In studying new sanctions, “it is unavoidable to talk about the energy sector,” Lithuanian Foreign Minister Gabrielius Landsbergis said before a meeting of EU foreign and defense ministers in Brussels. The group will talk about oil because it’s “quite easily replaceable” and generates the most revenue for the Russian budget, he said.
The global oil market has been pitched into turmoil by Russia’s invasion of Ukraine, with the U.S. and Europe imposing penalties on Moscow and crude buyers shunning the country’s cargoes. Brent neared $140 a barrel earlier this month to hit the highest since 2008, before easing. Prices have seen unprecedented volatility, with frequent intraday swings of about $10 and broader commodity markets seizing up amid a widespread liquidity crunch.
“This morning’s price bounce suggests that the oil surge is resuming and may have the legs to carry on for weeks to come,” said Stephen Brennock, an analyst at PVM Oil Associates. “Russian supply uncertainty will likely be a familiar theme for the foreseeable future and will keep price volatility at the higher end of the spectrum.”
The Biden administration is stepping up its response to Russia’s invasion. Later Monday, officials will brief energy companies including Exxon Mobil Corp. as well as banks on the war and ensuing sanctions. Separately, Biden is due to call counterparts in Europe before traveling to the region later this week.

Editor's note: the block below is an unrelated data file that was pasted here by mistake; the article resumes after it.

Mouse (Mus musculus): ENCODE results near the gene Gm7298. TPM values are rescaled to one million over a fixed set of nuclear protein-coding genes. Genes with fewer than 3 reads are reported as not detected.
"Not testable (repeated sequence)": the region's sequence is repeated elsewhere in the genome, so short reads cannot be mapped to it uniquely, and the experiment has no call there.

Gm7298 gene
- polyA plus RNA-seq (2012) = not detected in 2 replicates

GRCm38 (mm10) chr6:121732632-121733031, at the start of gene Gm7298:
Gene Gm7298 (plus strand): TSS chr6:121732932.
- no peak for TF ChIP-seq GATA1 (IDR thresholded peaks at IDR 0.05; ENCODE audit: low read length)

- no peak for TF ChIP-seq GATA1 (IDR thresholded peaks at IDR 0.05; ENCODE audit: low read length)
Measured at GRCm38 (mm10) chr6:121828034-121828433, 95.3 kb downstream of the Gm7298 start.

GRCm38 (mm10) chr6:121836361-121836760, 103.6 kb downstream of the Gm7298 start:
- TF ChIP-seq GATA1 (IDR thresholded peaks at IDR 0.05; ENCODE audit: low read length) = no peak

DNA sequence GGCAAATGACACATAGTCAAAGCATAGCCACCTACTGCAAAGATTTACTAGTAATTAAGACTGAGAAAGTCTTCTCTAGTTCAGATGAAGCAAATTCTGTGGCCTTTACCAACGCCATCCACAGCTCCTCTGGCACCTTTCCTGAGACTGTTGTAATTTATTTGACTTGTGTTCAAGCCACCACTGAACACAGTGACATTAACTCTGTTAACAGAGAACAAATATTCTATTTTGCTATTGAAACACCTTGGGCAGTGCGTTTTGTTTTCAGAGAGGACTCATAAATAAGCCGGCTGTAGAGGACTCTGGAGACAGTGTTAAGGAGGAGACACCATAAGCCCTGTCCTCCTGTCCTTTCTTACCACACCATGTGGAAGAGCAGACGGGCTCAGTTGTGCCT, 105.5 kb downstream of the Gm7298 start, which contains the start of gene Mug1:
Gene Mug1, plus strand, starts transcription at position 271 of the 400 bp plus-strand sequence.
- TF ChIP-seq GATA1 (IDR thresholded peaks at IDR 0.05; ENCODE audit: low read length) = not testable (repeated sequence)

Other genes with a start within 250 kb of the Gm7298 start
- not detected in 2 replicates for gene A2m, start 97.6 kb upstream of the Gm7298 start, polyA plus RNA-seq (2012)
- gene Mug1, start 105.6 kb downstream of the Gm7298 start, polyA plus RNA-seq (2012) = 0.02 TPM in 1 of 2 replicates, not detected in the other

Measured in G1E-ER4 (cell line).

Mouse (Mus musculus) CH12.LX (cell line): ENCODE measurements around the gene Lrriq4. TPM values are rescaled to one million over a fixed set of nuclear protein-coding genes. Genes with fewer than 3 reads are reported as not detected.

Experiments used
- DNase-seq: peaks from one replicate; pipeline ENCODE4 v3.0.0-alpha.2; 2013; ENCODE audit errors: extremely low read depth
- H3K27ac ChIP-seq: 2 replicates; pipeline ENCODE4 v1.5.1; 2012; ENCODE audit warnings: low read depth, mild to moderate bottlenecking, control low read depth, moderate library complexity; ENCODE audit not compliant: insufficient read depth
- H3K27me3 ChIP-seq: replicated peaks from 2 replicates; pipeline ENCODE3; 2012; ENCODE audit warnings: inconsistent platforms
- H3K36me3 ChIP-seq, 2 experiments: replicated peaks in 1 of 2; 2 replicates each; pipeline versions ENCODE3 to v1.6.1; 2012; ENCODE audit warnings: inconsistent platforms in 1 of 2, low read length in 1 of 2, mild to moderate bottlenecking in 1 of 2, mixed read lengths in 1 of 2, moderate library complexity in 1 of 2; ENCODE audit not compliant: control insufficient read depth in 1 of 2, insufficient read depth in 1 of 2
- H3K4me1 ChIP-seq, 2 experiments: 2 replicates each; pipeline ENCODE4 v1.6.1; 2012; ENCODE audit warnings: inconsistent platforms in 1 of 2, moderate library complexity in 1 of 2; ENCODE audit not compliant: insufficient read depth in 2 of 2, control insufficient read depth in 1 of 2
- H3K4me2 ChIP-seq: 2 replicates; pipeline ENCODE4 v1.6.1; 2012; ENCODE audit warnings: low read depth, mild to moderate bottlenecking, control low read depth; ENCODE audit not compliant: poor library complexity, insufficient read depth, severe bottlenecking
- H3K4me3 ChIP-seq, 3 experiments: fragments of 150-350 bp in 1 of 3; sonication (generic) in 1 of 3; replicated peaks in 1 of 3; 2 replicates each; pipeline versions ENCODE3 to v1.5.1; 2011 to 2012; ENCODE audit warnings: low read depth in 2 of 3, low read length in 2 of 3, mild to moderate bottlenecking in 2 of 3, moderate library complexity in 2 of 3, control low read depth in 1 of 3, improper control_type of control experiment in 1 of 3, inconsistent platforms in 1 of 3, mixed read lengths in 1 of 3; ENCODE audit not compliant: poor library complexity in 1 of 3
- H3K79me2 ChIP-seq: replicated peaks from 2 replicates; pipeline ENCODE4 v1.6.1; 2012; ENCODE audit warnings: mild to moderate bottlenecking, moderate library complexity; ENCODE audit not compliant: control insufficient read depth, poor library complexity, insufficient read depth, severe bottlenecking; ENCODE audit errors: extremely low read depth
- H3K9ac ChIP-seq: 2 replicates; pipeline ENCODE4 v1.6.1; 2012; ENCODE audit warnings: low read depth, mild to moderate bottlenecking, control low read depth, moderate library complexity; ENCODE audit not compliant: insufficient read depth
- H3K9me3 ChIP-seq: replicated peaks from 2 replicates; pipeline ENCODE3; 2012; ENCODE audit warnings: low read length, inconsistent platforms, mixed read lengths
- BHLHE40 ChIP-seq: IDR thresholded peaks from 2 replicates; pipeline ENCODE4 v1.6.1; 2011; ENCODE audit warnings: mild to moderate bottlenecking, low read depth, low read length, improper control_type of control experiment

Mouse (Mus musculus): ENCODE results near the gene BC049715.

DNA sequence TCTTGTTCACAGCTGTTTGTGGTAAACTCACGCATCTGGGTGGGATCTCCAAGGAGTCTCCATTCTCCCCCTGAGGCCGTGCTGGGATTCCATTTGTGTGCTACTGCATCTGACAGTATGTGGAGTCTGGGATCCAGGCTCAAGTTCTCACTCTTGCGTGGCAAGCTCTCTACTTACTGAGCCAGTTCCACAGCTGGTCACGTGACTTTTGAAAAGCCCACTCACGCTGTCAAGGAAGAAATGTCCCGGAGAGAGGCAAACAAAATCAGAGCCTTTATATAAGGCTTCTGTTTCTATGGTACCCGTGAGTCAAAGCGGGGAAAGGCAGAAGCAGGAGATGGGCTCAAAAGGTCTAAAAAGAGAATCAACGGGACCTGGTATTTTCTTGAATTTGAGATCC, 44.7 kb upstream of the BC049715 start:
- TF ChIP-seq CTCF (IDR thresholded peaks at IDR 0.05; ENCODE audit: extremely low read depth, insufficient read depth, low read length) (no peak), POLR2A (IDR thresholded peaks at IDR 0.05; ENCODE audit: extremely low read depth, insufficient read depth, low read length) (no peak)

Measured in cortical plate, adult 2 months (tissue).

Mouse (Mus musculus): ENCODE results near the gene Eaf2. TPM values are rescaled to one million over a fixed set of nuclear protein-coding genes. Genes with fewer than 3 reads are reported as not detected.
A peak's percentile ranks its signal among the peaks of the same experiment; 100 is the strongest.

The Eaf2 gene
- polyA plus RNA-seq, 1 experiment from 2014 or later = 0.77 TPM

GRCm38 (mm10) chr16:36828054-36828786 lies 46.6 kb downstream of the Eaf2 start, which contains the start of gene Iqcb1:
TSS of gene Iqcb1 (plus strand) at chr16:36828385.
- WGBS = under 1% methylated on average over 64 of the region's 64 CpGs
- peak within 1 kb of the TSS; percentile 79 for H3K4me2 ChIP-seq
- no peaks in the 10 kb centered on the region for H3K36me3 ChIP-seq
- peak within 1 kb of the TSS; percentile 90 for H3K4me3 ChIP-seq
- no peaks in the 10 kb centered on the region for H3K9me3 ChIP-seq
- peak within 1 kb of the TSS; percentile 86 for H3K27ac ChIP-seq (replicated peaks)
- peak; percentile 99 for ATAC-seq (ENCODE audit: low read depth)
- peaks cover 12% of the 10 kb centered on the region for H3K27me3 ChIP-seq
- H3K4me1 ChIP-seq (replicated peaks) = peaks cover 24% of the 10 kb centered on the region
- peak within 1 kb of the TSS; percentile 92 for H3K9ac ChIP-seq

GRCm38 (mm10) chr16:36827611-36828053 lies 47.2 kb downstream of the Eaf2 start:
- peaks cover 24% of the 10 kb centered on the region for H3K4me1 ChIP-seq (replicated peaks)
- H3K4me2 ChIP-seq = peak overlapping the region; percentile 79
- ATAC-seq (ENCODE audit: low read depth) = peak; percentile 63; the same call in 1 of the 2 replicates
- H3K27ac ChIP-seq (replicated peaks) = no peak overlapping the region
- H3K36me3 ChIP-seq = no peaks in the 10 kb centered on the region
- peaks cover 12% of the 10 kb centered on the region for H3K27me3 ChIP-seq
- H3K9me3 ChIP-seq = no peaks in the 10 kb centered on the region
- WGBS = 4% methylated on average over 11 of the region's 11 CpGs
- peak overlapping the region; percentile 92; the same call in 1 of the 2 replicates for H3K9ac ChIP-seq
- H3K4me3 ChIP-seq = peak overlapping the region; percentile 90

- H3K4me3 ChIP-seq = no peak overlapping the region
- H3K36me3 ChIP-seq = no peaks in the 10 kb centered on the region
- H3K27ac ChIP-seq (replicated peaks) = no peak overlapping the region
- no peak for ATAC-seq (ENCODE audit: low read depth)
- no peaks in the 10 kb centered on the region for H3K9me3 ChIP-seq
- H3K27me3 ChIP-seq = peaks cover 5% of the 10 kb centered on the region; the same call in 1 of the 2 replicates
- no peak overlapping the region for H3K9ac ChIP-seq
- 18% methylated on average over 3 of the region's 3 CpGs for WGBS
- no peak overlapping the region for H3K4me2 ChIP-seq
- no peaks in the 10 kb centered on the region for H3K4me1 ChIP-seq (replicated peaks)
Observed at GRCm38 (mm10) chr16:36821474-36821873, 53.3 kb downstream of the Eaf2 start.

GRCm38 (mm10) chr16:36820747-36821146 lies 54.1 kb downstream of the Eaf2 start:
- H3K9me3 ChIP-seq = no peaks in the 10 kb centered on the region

As the war continues, the world’s three biggest oilfield-service providers are scaling back work in Russia. On Saturday, Baker Hughes Co. said it’s suspending new investments in operations there. That followed a similar statement by Schlumberger on Friday. Halliburton Co., the top provider of fracking services, has halted current and future work in the country.
The rally in oil prices has spurred importing nations to pressure other producers to step up supply, including members of the Organization of Petroleum Exporting Countries. At the weekend, Japan urged the United Arab Emirates to increase exports. Meanwhile, oil giant Saudi Aramco plans to raise spending as it seeks to boost output.
Yemen’s Houthi rebels attacked at least six sites across Saudi Arabia late Saturday and early Sunday, including some run by Aramco. The Iran-backed group targeted a fuel depot in Jazan in the southwest of the kingdom and a natural gas plant in the Red Sea city of Yanbu.